The process of completing a PhD can make research seem like an independent endeavor, but while some of your research may be sole-authored, the dissertation is not representative of what research should and can be. Being a PhD shouldn’t be isolating or lonely. We all need camaraderie, support, feedback, and encouragement along the way. So one of the most important things to do during graduate school is to find your people. Not only will this be beneficial while you’re in graduate school, but it is incredibly valuable beyond as you leave the bubble of your home institution and venture somewhere new. I’ve found it particularly helpful to establish accountability buddies, writing groups, and collaborators throughout both graduate school and beyond.
As you’re pushing forward with your work, it’s incredibly helpful to talk to others about what’s working and what isn’t. Discussing problems and bouncing ideas off of others inevitably leads to a solution or maybe several solutions to try in any issue from an unresponsive advisor to a snag in access to data to challenges in balancing research and teaching. What an accountability buddy system looks like varies, but often involves sharing your goals and checking in on your successes and slowdowns towards achieving them. My longstanding accountability buddy and I talk once a week to check in on what we’re working on and how it’s going. But other groups exchange written goals and updates instead. During graduate school, your goals might include plans for programmatic requirements such as qualifying exams, in addition to your research. After graduate school, your goals will continue to include research, but also other tasks associated with your job whether that be teaching, service, mentoring, training, or organizing.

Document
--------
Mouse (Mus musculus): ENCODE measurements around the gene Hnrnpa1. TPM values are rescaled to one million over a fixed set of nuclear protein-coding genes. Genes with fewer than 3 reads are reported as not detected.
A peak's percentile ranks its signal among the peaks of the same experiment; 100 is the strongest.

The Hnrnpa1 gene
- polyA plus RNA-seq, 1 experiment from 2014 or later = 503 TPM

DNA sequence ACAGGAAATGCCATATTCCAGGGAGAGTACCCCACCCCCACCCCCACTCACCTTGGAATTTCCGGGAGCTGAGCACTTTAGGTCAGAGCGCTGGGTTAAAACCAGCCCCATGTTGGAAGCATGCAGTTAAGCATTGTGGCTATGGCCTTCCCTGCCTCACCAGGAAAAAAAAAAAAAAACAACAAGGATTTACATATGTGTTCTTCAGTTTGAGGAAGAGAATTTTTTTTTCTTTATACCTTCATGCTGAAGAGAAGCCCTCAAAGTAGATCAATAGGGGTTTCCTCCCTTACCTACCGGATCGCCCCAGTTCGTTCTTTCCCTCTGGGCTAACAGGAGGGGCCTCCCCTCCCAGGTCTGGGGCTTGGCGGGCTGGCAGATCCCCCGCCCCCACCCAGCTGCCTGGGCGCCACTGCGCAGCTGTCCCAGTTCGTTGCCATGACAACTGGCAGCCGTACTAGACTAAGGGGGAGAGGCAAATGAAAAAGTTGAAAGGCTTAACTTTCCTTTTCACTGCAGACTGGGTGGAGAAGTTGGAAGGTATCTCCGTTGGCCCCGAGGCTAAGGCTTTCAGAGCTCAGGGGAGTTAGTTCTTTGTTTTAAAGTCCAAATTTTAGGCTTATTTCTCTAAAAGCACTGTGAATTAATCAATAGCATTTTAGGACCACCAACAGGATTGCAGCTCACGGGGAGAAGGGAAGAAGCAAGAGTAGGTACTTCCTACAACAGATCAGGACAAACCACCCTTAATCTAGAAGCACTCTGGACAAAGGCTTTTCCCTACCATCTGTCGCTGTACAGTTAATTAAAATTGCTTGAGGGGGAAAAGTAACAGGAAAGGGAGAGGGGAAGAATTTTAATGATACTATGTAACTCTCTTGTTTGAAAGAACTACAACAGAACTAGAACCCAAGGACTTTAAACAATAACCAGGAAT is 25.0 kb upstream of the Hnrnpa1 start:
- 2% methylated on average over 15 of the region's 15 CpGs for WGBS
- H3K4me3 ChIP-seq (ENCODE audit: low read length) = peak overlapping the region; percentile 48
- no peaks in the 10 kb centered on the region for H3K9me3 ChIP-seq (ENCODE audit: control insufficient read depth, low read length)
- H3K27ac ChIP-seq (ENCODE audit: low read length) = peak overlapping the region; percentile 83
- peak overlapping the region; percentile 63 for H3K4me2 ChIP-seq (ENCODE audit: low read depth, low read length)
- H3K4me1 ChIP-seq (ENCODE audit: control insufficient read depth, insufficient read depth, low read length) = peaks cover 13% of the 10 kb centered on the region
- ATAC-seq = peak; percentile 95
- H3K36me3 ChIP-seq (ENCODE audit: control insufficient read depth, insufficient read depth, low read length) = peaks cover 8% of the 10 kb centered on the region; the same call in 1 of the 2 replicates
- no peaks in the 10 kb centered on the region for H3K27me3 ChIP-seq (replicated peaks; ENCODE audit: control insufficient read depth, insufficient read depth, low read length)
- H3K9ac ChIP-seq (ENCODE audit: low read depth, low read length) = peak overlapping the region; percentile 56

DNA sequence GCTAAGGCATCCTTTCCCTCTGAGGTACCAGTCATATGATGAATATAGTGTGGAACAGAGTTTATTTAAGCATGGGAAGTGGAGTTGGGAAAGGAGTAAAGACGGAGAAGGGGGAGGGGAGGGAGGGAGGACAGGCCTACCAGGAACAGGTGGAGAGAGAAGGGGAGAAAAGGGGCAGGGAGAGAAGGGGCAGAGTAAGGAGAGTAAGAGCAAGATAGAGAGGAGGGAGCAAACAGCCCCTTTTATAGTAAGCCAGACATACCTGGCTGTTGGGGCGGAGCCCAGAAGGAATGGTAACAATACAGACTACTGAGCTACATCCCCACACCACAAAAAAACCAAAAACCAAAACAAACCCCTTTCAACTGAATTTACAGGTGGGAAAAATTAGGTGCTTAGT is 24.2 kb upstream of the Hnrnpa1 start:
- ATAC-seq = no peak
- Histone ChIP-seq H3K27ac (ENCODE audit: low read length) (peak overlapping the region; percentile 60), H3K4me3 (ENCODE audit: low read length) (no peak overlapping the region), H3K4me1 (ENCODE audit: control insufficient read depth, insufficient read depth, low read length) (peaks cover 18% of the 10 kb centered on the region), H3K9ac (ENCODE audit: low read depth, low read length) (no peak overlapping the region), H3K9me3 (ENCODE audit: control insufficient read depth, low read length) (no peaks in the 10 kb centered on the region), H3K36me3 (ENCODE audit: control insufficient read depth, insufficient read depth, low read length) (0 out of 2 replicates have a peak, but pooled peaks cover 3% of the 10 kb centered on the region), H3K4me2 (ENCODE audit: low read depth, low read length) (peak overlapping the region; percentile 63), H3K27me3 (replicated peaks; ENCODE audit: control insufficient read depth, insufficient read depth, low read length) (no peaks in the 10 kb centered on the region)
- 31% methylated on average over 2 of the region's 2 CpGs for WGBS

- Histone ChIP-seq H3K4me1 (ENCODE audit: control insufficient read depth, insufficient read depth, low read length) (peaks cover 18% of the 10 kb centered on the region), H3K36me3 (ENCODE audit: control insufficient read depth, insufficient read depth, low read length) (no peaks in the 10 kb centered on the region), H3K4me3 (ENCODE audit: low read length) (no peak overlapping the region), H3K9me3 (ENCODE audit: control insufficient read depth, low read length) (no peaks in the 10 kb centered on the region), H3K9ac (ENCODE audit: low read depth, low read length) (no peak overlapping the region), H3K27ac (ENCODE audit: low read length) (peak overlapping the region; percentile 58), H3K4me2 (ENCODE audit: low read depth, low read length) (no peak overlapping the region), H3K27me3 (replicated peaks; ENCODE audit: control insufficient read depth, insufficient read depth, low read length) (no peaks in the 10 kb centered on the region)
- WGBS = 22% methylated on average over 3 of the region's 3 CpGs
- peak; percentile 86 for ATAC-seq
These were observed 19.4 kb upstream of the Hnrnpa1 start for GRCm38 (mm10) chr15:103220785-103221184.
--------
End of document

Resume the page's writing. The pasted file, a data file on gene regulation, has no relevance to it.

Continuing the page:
It’s important to pick people for this who you are willing to be vulnerable around and whom you trust, which means it might take a little time to identify these people in your PhD network. You also want to choose people who are supportive and encouraging. That frenemy from your cohort who is judgmental is probably not the best pick here. When the shit hits the fan and you’re feeling down and disappointed, you should feel comfortable disclosing to your accountability buddies and they should be supportive and encouraging as you deal with that challenge.
Where accountability groups can be helpful across research, teaching, service, and life, writing groups are specifically for pushing your research forward. There are two common formats for writing groups. The first is a co-working model, which is about coming together in a physical or virtual space to work. There’s usually a time within each meeting for socializing, but the bulk of the time co-working is spent working, which can give you accountability for focusing on your work and not being distracted by email, Twitter, etc. The second model is a space to get feedback on your writing in just about any form including your prospectus, fellowship applications, job market materials, and draft articles and chapters. To me, the former is optional and the latter is necessary. Feedback is the way our writing gets stronger whether in summary statements about how our research contributes or in manuscripts documenting our findings. Having others read your work can help resolve problems you’re struggling through and alert you to problems you didn’t even know you had like using too much jargon.